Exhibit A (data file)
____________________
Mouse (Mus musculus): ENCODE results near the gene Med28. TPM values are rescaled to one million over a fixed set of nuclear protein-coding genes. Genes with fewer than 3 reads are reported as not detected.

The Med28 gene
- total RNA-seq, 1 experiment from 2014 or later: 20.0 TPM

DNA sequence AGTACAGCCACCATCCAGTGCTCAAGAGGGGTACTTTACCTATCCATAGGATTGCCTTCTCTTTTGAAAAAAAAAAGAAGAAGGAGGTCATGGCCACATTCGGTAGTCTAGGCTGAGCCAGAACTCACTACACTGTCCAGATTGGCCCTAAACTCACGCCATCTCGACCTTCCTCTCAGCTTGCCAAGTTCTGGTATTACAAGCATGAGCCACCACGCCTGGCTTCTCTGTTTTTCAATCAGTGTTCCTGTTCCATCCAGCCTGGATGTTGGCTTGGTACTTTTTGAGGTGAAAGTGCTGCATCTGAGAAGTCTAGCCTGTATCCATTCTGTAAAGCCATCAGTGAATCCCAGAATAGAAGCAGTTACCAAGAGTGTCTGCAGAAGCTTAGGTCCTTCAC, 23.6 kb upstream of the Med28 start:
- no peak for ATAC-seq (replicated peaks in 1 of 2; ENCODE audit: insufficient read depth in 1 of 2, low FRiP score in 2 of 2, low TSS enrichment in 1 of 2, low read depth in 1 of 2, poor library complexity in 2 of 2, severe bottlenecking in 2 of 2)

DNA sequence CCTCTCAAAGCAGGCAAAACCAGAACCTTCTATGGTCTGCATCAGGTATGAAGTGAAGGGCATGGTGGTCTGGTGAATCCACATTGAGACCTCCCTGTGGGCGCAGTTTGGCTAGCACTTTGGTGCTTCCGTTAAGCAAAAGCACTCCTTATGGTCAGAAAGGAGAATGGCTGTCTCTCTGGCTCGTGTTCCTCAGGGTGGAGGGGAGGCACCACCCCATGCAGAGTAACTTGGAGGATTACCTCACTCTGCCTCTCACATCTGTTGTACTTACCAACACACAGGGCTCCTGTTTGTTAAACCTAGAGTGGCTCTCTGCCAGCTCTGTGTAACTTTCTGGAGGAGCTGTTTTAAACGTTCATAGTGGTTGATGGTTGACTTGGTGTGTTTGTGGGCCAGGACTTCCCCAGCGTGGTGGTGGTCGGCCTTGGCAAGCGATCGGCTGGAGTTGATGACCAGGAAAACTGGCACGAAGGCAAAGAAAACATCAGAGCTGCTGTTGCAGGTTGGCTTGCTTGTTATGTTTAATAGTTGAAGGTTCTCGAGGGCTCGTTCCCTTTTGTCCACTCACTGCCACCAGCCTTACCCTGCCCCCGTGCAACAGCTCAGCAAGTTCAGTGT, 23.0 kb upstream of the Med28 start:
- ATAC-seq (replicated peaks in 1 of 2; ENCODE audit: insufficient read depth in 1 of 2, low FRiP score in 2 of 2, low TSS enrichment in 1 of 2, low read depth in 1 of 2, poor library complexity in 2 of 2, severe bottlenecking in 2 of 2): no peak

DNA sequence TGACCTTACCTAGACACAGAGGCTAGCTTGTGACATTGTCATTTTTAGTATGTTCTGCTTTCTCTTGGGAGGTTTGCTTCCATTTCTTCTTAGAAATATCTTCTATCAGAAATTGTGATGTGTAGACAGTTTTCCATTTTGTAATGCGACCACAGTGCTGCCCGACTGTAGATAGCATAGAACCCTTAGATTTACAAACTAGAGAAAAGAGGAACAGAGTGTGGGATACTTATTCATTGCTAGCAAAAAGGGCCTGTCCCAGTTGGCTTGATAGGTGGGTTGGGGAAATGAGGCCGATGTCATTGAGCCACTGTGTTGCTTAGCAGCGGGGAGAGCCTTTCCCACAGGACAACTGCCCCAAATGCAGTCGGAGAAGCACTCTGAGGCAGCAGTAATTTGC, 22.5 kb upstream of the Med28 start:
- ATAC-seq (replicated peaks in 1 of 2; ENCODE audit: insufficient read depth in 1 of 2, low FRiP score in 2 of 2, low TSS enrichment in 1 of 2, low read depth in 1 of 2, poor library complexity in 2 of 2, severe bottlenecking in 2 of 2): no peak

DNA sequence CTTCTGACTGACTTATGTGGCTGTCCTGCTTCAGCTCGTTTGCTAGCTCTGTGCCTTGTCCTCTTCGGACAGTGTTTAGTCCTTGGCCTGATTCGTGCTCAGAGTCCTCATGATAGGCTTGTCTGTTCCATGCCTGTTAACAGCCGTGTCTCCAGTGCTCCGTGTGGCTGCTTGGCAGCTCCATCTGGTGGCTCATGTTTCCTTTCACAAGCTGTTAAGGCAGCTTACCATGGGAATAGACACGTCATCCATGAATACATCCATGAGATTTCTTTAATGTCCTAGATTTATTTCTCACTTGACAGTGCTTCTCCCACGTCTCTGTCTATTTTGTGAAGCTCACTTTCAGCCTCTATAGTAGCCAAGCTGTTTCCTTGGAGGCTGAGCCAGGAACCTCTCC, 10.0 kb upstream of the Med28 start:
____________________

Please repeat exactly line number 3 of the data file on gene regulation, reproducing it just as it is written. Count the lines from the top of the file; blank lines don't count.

- total RNA-seq, 1 experiment from 2014 or later: 20.0 TPM